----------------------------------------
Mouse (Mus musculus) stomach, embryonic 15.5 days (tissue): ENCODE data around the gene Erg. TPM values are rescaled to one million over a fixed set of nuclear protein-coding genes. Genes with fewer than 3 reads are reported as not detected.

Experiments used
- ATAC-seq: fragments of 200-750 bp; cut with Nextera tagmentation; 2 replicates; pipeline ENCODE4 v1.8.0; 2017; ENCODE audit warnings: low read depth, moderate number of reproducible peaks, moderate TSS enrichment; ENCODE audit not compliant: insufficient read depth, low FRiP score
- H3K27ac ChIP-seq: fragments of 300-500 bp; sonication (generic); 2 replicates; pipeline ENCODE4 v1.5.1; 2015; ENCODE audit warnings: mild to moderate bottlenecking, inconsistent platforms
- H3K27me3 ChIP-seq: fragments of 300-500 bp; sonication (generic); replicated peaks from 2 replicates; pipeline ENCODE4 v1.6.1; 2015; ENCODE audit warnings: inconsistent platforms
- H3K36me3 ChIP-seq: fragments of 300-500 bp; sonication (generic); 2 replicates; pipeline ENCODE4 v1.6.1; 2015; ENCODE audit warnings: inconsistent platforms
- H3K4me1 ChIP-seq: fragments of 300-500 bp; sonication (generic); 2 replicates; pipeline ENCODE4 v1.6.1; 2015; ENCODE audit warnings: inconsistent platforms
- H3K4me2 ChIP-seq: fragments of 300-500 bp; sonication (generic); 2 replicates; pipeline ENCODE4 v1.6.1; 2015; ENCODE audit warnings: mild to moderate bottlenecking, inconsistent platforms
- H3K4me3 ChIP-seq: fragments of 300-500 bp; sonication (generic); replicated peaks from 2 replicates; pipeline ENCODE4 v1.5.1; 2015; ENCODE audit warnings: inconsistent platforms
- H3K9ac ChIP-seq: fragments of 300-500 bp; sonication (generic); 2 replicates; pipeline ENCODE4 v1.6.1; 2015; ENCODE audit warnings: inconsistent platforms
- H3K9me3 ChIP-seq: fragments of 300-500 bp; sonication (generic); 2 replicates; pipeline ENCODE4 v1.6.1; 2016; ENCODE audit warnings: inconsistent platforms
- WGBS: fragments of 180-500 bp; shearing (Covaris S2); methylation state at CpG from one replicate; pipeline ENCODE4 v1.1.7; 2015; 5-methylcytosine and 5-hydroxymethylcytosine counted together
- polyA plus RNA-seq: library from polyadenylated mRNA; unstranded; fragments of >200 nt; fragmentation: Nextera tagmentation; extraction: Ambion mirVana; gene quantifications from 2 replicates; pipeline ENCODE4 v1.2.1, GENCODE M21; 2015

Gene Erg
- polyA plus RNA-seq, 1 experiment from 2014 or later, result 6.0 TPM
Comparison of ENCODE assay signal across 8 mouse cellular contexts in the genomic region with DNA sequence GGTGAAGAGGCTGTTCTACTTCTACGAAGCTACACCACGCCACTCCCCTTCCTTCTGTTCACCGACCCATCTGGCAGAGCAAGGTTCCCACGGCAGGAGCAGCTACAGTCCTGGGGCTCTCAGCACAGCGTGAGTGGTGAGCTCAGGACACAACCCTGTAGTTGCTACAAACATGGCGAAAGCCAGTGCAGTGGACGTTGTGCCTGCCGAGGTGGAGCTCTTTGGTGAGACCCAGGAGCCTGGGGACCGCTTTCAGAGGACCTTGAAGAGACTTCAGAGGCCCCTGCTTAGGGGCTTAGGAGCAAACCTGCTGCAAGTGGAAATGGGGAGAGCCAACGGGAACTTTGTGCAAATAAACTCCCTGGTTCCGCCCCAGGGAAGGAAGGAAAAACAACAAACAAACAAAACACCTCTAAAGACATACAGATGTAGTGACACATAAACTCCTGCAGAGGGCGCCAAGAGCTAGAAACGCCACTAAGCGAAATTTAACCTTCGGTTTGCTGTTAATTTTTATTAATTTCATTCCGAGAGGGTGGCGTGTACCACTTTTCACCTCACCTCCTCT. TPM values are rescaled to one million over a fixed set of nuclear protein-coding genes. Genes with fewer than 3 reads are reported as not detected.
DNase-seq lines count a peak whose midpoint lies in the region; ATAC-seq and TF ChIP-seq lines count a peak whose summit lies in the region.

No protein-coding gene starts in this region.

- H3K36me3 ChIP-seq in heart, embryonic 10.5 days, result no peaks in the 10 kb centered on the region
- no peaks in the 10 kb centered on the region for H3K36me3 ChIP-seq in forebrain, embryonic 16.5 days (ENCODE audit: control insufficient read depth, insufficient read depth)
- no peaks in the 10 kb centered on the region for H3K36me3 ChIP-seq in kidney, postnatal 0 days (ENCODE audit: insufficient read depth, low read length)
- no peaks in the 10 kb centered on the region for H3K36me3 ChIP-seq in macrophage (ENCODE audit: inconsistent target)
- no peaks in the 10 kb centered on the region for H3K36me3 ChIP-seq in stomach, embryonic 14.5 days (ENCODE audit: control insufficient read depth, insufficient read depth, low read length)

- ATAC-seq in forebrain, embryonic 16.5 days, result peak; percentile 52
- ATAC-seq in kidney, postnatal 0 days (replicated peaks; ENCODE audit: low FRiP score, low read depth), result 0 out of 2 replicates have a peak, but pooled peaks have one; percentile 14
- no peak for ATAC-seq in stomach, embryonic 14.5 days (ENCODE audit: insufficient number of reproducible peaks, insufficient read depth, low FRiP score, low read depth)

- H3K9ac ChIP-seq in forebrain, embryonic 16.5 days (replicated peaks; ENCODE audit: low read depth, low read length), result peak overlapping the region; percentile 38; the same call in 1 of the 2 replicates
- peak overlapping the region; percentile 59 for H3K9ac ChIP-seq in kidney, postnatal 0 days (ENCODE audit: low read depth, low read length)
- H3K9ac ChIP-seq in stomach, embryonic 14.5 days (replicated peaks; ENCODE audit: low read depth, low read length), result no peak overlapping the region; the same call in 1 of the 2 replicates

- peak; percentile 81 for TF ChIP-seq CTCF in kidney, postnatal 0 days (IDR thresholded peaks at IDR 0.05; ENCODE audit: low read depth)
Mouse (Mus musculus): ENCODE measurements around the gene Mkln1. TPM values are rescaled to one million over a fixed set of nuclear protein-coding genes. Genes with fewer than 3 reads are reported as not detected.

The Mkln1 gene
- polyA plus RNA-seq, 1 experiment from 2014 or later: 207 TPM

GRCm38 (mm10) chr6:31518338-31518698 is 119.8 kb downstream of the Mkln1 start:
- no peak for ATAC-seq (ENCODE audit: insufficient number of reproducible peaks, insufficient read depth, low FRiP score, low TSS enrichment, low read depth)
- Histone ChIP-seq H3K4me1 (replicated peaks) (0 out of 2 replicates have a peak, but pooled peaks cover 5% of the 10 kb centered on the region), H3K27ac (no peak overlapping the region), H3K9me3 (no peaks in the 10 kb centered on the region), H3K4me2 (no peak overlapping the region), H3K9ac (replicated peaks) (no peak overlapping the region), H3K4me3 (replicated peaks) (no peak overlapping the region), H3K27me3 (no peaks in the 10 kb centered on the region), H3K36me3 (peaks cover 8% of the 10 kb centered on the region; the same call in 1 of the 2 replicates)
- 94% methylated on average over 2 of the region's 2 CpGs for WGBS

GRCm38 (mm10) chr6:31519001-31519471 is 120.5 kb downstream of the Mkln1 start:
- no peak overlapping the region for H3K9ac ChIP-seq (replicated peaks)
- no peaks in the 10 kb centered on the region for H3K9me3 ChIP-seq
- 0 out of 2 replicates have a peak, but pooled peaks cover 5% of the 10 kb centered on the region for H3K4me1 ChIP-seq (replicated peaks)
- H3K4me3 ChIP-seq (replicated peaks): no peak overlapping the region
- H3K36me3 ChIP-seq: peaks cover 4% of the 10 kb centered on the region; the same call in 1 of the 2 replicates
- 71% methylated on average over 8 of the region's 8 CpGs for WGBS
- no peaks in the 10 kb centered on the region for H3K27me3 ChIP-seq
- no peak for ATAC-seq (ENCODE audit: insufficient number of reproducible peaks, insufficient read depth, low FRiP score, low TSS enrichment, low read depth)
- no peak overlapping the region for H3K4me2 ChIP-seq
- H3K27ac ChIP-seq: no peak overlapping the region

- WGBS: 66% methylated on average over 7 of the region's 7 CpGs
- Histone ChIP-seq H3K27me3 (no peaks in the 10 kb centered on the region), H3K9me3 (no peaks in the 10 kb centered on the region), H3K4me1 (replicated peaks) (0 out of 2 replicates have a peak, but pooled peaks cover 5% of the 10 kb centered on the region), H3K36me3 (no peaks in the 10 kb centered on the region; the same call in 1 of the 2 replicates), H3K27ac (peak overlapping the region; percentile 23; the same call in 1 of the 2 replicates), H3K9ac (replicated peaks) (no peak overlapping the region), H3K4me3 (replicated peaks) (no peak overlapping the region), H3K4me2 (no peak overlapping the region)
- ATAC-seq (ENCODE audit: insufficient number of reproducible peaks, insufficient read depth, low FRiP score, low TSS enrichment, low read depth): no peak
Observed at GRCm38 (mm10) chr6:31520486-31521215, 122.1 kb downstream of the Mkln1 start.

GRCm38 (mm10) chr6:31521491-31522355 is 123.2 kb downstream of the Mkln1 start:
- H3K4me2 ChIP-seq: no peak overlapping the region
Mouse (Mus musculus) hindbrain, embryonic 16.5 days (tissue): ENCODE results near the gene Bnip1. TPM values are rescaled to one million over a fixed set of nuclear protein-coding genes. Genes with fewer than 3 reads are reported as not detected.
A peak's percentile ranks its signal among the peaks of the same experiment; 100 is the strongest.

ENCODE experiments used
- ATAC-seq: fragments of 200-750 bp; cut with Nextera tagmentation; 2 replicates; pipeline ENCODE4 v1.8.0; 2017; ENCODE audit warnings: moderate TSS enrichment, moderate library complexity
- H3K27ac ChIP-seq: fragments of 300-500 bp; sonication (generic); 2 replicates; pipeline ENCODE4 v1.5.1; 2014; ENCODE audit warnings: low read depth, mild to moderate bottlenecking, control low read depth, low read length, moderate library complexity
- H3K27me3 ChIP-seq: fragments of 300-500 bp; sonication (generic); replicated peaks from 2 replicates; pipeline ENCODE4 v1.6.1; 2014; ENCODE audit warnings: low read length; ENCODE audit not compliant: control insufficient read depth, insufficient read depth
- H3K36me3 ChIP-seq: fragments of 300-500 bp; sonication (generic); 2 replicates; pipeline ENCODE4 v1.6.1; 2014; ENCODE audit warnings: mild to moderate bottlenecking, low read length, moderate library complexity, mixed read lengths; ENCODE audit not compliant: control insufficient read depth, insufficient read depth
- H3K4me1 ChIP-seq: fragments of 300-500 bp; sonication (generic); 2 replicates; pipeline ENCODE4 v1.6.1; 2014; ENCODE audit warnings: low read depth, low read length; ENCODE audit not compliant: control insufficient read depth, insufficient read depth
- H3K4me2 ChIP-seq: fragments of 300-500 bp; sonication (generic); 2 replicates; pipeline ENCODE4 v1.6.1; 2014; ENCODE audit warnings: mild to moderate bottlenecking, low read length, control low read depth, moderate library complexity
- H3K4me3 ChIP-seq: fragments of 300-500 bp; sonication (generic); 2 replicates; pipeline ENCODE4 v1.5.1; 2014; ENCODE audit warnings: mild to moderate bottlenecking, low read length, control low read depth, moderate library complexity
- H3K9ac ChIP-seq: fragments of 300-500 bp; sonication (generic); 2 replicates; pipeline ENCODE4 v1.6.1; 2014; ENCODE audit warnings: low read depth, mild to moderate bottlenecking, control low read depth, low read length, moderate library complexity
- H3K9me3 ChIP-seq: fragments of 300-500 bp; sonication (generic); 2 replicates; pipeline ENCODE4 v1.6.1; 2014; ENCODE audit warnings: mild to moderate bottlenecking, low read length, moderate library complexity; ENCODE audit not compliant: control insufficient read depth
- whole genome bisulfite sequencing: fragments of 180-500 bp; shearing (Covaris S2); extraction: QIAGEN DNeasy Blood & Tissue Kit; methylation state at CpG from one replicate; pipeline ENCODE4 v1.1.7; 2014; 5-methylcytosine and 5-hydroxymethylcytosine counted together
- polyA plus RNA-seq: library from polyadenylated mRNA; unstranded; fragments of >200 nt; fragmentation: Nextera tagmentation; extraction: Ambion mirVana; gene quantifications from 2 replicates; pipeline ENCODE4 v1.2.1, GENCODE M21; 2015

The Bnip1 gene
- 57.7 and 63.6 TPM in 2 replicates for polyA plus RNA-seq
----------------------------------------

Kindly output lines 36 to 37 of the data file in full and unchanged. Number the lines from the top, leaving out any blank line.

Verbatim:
- Histone ChIP-seq H3K4me1 (replicated peaks) (0 out of 2 replicates have a peak, but pooled peaks cover 5% of the 10 kb centered on the region), H3K27ac (no peak overlapping the region), H3K9me3 (no peaks in the 10 kb centered on the region), H3K4me2 (no peak overlapping the region), H3K9ac (replicated peaks) (no peak overlapping the region), H3K4me3 (replicated peaks) (no peak overlapping the region), H3K27me3 (no peaks in the 10 kb centered on the region), H3K36me3 (peaks cover 8% of the 10 kb centered on the region; the same call in 1 of the 2 replicates)
- 94% methylated on average over 2 of the region's 2 CpGs for WGBS